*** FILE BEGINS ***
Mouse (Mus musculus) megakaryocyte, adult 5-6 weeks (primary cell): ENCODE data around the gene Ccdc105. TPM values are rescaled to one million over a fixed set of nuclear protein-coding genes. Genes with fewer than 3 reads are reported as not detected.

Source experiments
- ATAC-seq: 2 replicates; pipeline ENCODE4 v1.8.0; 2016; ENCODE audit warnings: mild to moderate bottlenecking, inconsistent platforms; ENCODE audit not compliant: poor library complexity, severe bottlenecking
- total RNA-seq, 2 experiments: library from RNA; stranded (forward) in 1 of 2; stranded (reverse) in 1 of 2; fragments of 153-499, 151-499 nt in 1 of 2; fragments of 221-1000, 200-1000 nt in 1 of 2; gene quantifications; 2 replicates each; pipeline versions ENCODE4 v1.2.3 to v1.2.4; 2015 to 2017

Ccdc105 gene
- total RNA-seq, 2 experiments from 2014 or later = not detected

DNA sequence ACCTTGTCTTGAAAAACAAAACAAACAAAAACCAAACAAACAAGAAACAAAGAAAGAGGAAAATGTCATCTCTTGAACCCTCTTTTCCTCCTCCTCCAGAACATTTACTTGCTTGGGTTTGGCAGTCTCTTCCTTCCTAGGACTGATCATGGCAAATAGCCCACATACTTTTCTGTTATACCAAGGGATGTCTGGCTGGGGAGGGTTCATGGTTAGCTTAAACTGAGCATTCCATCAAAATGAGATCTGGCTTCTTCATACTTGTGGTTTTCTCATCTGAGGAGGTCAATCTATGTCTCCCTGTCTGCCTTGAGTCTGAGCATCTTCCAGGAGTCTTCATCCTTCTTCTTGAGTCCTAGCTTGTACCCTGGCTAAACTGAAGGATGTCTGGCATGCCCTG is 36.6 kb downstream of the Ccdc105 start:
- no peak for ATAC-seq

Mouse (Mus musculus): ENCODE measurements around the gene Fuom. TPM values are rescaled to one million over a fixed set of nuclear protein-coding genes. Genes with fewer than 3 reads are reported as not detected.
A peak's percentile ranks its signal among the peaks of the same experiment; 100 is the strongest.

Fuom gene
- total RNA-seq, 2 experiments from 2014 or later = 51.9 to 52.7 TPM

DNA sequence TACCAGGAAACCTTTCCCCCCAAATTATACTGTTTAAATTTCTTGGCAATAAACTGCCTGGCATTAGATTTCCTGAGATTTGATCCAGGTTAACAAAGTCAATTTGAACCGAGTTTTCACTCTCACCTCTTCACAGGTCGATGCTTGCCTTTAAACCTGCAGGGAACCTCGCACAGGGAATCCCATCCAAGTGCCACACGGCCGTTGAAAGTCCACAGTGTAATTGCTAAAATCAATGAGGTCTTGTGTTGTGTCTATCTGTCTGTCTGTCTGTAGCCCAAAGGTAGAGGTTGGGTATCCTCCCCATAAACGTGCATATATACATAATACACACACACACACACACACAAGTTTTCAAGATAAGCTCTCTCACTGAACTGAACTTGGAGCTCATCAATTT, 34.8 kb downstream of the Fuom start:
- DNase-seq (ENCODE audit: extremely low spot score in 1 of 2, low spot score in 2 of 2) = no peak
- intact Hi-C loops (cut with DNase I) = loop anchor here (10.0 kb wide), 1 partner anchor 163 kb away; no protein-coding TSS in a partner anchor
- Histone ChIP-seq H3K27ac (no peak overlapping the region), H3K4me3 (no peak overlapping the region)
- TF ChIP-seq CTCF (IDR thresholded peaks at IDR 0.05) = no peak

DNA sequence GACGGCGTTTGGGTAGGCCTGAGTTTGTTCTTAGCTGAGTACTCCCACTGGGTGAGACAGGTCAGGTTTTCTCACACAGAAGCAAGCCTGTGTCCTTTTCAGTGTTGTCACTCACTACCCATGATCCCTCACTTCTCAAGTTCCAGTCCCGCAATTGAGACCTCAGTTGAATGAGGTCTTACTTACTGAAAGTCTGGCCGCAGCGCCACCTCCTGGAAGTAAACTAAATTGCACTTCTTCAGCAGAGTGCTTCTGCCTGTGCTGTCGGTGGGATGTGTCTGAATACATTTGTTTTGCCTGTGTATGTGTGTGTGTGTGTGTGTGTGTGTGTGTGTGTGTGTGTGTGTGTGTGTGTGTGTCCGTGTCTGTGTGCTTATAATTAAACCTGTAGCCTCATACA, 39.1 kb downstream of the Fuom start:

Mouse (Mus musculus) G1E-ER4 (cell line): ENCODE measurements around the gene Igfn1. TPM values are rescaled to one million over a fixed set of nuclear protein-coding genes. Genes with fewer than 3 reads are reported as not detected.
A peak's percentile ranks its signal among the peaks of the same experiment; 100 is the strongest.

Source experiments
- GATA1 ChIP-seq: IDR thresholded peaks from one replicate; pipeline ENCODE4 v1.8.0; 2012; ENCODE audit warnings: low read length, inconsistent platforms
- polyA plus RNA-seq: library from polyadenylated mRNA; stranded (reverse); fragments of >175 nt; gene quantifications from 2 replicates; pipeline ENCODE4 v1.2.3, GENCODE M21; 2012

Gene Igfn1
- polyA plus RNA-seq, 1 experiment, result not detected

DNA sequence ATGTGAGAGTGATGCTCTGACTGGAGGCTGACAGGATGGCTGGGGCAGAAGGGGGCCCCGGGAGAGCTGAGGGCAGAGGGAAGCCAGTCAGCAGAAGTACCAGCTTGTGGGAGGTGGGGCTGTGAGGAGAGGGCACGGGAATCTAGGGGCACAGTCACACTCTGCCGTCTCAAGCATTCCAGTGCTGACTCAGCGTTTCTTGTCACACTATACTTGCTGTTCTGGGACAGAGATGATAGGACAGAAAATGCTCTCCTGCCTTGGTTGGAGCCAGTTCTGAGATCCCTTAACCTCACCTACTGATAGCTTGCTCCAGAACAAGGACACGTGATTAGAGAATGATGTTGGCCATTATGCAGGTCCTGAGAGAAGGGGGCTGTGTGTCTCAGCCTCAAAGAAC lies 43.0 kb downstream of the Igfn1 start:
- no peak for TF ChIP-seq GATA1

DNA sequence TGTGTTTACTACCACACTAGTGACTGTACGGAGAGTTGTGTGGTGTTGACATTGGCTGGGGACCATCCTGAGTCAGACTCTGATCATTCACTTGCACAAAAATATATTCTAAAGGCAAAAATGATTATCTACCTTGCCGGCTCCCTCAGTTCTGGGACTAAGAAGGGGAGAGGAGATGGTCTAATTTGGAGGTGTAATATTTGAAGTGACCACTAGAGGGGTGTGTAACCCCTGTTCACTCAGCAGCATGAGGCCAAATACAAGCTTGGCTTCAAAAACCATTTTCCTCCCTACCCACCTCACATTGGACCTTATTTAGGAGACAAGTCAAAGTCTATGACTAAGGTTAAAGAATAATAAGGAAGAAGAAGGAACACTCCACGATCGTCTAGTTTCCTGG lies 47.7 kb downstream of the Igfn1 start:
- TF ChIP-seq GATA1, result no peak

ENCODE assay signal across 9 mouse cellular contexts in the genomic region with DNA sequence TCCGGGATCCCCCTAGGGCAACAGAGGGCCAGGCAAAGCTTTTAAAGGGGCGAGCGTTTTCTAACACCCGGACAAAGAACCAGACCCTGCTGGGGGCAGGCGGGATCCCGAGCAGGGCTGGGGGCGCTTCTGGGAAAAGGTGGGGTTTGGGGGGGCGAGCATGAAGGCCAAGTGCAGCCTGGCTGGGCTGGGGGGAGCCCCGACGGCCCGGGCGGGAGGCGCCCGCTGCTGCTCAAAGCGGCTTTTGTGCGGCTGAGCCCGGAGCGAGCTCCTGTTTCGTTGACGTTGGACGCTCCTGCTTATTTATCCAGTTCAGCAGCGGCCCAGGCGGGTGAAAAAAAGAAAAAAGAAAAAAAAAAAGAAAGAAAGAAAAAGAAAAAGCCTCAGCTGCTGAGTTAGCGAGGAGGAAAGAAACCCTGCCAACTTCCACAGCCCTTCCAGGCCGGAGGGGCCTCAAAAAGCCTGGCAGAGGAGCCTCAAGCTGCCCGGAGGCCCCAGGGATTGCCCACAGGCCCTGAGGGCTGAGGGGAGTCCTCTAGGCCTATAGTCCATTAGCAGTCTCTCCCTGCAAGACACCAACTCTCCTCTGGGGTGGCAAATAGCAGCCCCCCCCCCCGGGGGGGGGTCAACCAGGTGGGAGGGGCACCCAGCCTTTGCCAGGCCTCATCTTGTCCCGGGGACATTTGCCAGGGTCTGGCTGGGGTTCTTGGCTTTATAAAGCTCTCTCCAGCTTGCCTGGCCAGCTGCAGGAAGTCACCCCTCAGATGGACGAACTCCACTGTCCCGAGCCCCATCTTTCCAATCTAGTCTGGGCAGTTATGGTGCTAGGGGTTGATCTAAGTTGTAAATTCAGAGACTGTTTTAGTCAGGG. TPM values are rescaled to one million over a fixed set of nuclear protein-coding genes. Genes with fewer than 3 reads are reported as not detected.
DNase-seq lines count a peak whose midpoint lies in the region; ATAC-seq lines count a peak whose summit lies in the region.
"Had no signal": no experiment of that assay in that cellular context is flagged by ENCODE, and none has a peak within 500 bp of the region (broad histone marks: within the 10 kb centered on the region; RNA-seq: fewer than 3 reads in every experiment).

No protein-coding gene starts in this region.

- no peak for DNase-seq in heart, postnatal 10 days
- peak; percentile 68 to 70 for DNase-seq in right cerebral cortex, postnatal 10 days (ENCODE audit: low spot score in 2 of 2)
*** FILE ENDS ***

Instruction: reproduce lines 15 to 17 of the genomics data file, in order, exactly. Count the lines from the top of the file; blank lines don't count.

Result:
- intact Hi-C loops (cut with DNase I) = loop anchor here (10.0 kb wide), 1 partner anchor 163 kb away; no protein-coding TSS in a partner anchor
- Histone ChIP-seq H3K27ac (no peak overlapping the region), H3K4me3 (no peak overlapping the region)
- TF ChIP-seq CTCF (IDR thresholded peaks at IDR 0.05) = no peak